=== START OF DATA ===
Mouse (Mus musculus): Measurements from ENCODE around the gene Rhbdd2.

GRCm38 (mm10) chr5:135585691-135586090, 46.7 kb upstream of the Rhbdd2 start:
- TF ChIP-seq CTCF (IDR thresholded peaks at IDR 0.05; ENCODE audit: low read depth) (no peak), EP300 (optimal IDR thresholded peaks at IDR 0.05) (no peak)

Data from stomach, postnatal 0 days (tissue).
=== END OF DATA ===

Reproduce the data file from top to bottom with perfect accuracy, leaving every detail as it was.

Mouse (Mus musculus): Measurements from ENCODE around the gene Rhbdd2.

GRCm38 (mm10) chr5:135585691-135586090, 46.7 kb upstream of the Rhbdd2 start:
- TF ChIP-seq CTCF (IDR thresholded peaks at IDR 0.05; ENCODE audit: low read depth) (no peak), EP300 (optimal IDR thresholded peaks at IDR 0.05) (no peak)

Data from stomach, postnatal 0 days (tissue).